“If more of us valued food and cheer and song above hoarded gold, it would be a merrier world.”
So here we are, at the end of another journey into Middle-Earth. This one, though, feels different. And not just because it’s the last live-action sojourn into the Tolkienverse (unless that oft-rumored Tom Bombadil late night Cinemax series ultimately sees the light of day). No, it’s impossible to argue that Peter Jackson’s Hobbit trilogy has met with noticeably less enthusiasm than the Lord of the Rings saga and its culmination, exited sans the pomp and teary-eyed circumstance that its big brother did (though it still made a dragon’s-hoard worth of gold during its box office run).
All you have to do is take a gander at your preferred ratings aggregator; these movies just haven’t been critical darlings. As someone who was at first not terribly interested in another return to Middle-earth I sit here with the final installment The Battle of Five Armies in the rear-view, extremely grateful that I was able to lose myself in this world again.
I know full well how saccharine that sounds, but this trilogy did it for me in a big way, and illustrated my long-held contention that few if any big-budget directors deliver more entertainment pound-for-pound than Peter Jackson. Indeed, sometimes it can be a bit too much fantasy mayhem (yo, gold forge sequence in Smaug), but I’ll take it every day of the week and twice on Durin’s Day.
Battle of the Five Armies opens with probably the best pre-credits sequence in any of the six movies. As we know, the second one ended with Smaug (Benedict Cumberbatch, Sherlock) flying towards Laketown to drop fiery death on its inhabitants. The outcome of this small but thrilling battle will serve as a siren call to any creatures within earshot of the Lonely Mountain: the great dwarven treasure is up for grabs.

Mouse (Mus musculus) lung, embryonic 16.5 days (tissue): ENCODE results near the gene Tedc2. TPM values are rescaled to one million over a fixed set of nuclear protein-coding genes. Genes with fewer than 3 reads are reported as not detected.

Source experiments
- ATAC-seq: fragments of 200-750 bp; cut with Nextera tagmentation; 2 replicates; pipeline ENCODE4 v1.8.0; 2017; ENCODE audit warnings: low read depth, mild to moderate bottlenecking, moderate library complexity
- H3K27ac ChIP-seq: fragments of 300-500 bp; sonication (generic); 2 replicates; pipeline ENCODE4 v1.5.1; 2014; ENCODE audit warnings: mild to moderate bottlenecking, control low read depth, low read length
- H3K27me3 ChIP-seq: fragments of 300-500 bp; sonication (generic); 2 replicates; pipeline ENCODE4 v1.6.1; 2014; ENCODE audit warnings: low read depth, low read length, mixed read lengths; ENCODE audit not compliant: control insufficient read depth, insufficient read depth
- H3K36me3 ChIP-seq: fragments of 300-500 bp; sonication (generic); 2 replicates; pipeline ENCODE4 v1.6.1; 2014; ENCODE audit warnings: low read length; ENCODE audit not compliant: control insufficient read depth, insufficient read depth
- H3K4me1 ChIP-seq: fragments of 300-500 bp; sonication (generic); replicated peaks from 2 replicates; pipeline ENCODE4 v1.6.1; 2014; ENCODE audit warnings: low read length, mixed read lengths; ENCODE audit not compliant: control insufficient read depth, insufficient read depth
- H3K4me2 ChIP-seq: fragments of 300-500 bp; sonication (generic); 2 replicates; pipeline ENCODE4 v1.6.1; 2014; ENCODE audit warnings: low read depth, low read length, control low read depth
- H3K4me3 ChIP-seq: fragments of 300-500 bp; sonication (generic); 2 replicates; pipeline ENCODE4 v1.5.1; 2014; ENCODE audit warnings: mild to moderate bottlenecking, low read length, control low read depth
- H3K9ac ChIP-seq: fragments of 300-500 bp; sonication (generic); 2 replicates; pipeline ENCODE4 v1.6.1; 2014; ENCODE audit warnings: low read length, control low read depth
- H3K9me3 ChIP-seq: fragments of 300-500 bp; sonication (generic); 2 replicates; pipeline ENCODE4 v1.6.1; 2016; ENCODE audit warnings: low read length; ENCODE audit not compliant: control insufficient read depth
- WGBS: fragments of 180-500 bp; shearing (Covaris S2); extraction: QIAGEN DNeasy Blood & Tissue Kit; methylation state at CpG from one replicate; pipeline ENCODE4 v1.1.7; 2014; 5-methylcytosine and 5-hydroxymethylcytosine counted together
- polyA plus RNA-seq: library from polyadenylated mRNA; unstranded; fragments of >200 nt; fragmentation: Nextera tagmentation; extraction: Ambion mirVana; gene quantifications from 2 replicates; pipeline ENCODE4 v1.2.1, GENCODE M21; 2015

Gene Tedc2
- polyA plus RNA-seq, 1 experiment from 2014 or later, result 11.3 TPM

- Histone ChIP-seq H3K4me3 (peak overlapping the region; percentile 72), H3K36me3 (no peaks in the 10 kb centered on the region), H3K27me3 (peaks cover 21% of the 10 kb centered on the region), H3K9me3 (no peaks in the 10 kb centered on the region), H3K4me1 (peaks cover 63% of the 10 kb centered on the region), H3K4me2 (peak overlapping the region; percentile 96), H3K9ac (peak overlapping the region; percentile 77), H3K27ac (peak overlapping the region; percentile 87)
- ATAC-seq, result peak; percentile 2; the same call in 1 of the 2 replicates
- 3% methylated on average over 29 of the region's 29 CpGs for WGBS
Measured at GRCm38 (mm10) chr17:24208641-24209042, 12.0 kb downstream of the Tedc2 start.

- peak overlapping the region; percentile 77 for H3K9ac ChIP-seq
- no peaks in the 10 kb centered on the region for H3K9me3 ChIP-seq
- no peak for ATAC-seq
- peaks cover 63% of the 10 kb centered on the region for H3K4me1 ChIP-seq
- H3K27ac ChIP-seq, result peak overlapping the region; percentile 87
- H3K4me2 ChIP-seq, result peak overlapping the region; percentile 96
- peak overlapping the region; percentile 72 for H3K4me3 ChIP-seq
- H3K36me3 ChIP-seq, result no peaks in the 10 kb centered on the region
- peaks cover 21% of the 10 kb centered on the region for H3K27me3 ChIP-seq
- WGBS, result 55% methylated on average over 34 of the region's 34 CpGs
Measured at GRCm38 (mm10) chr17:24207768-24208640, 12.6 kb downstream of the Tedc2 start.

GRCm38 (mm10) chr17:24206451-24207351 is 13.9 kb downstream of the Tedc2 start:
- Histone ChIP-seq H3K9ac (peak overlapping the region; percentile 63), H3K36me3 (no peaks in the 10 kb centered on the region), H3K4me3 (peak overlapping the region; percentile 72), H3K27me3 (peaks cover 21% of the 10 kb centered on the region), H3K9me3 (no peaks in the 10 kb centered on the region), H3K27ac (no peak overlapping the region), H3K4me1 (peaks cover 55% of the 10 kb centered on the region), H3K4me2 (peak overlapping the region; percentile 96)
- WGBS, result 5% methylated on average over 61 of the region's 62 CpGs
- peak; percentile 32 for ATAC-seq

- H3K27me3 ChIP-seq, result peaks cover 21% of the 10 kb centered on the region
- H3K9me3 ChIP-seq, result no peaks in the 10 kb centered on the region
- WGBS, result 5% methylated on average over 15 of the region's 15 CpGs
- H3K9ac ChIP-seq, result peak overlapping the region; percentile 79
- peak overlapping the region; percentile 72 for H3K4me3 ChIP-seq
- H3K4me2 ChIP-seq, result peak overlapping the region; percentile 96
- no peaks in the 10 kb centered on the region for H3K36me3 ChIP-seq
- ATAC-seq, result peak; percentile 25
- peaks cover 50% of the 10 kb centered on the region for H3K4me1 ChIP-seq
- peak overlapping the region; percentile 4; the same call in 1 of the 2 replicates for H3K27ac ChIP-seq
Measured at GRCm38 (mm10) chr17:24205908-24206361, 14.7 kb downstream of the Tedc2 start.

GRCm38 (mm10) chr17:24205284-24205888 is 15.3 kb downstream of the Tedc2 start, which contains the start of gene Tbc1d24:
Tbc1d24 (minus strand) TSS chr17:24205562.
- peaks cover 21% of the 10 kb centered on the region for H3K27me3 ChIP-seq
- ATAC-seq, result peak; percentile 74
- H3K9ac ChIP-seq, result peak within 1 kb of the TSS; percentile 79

Soon enough, companies of elves, men and dwarves descend upon Erebor, looking to score a cut of the loot. Little do they know, Thorin Oakenshield (Richard Armitage) has succumbed to dragon sickness, making him lethally protective of his gold and, frankly, a bit of an a-hole. While everyone bickers, Bilbo (Martin Freeman, Fargo) and Gandalf (Ian McKellen, X-Men: Days of Future Past) strive to make peace.
Before a truce can be struck, old friend Azog the Defiler shows up with a full force of Orcs, goblins, trolls and what appear to be the sandworms from Beetlejuice. And like that: it’s on.
And on and on and on. We’re talking a full hour of sustained action and spectacle, an absolutely unreal stretch of insanity. Now, if this had been Michael Bay behind the camera, that mayhem would have ended in migraines for everyone, but in the capable hands of Jackson, Battle of the Five Armies is high entertainment.
Much of that is because there are stakes at play, which have been laid over the course of the first two films. Though action may have been a light in the first installment and needlessly overwrought in the second, this grand culmination pays off in a big way. We know what Sauron is after in Erebor and we begin to see the enhanced role of men in the coming fate of Middle-earth and the valor and duty of Thorin’s company is finally put to the ultimate test…all that, and endless bodily violence perpetrated against Orcs? Jackpot.
From the build-up of the forces to the final, genuinely affecting death scene, the extravaganza that Jackson has crafted is remarkable and, somehow, never boring. I know that a prevailing criticism is there’s just too much and while there are bits of the action I would quibble with, those criticism are mechanical, not thematic. The gray armor of the dwarf army looks too similar to the Orcs, making their battles more or less a gun-metal smear; Beorn is a throwaway cameo; the Legolas stuff is just a bit too cute; and, while the CGI is quite good, I miss the organic, tactile feel of bodybuilders caked with Orc make-up doing battle versus the waves of digital marauders.